Start, Formula E, Saudi Arabia, 2018

Does Formula E’s new generation deserve your attention?

Formula E

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Formula E’s potential to attract a new generation of motorsport fans has been seen as one of its key strengths.

Particularly as Formula 1 has struggled in recent years to attract younger viewers. This was, of course, no thanks to the leadership of Bernie Ecclestone, who famously dismissed the need to find younger fans, questioning why the series needed the interest of anyone who couldn’t afford a Rolex.

According to Formula E, its popularity among the key junior demographic has improved drastically in the past few years. It claims that over the last two seasons the online interaction of 13-17 year olds grew by 347%.

Of course any measure of growth means little without knowing where they were starting from. And despite being part of that age group when the series launched in 2014, Formula E’s first generation was never essential viewing for me.

But with new, faster cars and a revamped format arriving for the 2018-19 season, which began last month, now was the obvious time to give it a try.

As an 18-year-old sports enthusiast who can usually be found on the PlayStation or scrolling through Twitter. Sports marketers know that by tapping into the interests of me and my peers they can win fans for life. That’s why we hear so much talk about the importance of the youth market.

Jean-Eric Vergne, Techeetah, Formula E, Paris, 2018
The previous generation of Formula E cars were slower

So why did I never get into Formula E to begin with? There were various reasons, but my biggest was that the on-track action lacked authenticity. Then and now, Fanboost is my biggest problem with FE.

Running a poll to decide which drivers should get an extra power boost is an obvious social media tactic intended to court younger fans. But changing the performance of the cars and therefore the outcome of a race based on a popularity contest does not appeal to me.

For me, the outcome of the race should be determined by the performance of the driver and the team working together to extract the most out of their car, not which driver has the most Twitter followers. Not everyone agrees, as the numbers who participate in the Fanboost polls show. But would a true sport ever entertain a concept like Fanboost?

Mercedes team principal Toto Wolff, who will enter a team in Formula E’s next season starting later this year, admits he is unsure whether to regard Formula E as “racing or… more an event”. Fanboost is a dividing issue in this debate.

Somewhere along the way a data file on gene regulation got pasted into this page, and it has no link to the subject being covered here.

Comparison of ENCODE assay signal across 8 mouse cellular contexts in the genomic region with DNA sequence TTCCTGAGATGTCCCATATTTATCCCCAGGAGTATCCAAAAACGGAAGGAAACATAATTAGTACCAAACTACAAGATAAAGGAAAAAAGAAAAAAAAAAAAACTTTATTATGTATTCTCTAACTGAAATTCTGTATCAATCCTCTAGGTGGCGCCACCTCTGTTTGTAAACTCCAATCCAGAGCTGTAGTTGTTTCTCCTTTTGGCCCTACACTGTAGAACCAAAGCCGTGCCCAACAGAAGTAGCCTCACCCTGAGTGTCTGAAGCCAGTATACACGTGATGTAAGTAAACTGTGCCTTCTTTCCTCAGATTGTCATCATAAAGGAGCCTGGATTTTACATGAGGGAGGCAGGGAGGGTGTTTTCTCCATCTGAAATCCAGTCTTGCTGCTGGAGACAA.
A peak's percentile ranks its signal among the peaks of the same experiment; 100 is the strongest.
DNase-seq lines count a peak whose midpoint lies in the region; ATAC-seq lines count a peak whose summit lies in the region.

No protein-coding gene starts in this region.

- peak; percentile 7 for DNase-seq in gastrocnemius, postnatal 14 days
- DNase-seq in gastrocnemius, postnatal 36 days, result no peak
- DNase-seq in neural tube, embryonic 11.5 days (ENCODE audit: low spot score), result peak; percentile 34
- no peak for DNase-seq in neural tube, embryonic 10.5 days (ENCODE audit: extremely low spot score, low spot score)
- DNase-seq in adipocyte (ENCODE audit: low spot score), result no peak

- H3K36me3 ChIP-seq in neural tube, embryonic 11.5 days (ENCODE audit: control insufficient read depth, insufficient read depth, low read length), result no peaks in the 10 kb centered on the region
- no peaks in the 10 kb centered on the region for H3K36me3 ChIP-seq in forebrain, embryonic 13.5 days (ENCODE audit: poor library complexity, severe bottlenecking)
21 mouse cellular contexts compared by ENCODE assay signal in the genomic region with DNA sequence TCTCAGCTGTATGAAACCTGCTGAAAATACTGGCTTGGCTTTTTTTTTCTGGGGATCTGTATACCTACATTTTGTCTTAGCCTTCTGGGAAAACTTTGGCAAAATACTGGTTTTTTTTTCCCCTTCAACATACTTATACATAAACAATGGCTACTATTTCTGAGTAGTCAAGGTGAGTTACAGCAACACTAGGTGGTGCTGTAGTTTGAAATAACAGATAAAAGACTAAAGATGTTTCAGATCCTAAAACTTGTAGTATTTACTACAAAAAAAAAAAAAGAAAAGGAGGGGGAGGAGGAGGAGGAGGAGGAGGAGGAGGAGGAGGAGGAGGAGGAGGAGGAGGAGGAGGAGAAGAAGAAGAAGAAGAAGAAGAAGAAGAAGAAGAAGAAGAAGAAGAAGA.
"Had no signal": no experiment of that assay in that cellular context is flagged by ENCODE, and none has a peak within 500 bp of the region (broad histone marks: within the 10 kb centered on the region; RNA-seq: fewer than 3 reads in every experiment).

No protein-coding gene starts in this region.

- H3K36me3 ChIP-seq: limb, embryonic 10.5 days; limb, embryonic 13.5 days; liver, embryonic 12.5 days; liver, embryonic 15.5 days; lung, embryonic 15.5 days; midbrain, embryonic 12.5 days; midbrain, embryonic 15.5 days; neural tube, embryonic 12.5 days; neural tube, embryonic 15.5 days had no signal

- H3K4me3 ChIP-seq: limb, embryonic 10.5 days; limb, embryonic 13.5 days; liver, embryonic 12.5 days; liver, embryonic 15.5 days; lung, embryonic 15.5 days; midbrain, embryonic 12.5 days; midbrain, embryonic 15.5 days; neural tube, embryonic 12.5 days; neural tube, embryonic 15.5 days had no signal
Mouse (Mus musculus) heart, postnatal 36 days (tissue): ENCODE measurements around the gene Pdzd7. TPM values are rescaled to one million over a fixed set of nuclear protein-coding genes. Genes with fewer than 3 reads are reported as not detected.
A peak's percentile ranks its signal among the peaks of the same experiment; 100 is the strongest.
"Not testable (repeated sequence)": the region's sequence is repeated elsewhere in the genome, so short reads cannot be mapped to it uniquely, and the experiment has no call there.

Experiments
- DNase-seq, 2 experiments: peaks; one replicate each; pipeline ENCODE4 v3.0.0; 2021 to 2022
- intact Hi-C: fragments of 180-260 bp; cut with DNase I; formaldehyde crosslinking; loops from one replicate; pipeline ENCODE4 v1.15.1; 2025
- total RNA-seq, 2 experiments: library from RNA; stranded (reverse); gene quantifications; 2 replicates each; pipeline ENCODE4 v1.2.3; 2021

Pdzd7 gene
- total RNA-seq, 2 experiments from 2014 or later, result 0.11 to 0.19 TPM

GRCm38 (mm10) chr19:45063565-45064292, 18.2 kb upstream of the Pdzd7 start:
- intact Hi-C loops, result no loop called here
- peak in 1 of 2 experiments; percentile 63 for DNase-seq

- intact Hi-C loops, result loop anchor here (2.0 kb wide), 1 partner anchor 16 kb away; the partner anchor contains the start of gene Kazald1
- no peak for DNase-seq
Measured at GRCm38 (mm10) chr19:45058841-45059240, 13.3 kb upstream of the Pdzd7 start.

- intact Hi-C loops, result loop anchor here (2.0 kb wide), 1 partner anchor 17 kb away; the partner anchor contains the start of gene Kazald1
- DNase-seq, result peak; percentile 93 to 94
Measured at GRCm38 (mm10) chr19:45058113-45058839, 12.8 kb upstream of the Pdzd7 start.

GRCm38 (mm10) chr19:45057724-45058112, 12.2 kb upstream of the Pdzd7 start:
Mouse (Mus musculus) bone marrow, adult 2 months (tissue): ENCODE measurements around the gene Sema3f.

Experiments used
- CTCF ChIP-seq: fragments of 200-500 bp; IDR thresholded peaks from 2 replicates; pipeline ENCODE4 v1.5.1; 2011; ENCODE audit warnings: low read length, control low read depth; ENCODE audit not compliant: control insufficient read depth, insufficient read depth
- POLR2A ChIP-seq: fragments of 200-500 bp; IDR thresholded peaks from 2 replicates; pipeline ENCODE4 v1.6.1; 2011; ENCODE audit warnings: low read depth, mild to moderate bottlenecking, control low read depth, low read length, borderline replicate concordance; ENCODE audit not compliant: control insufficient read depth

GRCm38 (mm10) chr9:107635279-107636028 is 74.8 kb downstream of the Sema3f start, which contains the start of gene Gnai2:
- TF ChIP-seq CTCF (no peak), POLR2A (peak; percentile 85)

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If Fanboost is my main concern, another was the lack of spectacle. While Formula E often enjoys the kind of overtaking and close racing Formula 1 too often fails to produce, the gulf in performance between the cars is just as obvious. As Lewis Hamilton put it last year, cars that are “slower than Formula Ford” just done have the same awe factor. The lack of noise doesn’t help either.

But for its fifth season, which began at the Ad Diriyah circuit in Saudi Arabia last month, Formula E introduced a raft of changes including a new and more powerful car. The arrival of ex-F1 drivers Felipe Massa and Stoffel Vandoorne also captured my interest.

A big plus in the series favour – and one which has certainly played well with younger viewers – was their announcement that all races would be streamed live on YouTube. It’s the perfect way to grow the series as well because it makes it easier for everyone to access the action live which is something other motorsports like F1 struggle to do. This adaptation to the rapidly changing world of technology is vital to ensure that FE can reach all generations around the world and grow as quickly as possible.

Andre Lotterer, Jose Maria Lopez, Formula E, Saudi Arabia, 2018
The new second-generation machines are more striking

It also helped that the new ‘Gen2’ cars look absolutely wicked. It was clearly designed to be the most aggressive race car in the world and for me it fulfills that label with ease.

All of this increased my anticipation for the start of the new season, which saw Antonio Felix da Costa lead the 22-strong field. He may have won from pole position, but the race was not short of action and his winning margin over reigning champion Jean-Eric Vergne was less than half a second.

The first thing I noticed was how the spectacle had improved, thanks in part to the new cars which actually looked fast. But there were other factors at play as well: the coverage seemed to use lower camera angles which gave a better sensation of the speed the drivers were doing. And it also helped that the Ad Diriyah circuit is one of the more challenging examples of Formula E’s street circuits, some of which can be a bit point-and-squirt’.

Fanboost still left me cold but the introduction of the Attack Zones – another contentious addition – intrigued me. With drivers no longer needing to pit to change cars thanks to the longer battery life of the new models, the Attack Zones created an element of strategy that had been lost. It does look like it will need a bit more fine-tuning, however.

Formula E’s new generation is a step in the right direction. I’ll definitely be watching more of this season’s races and I’d encourage others who were sceptical of it at first to give it another try. Round two fo the 2018-19 championship takes place in Morocco this weekend.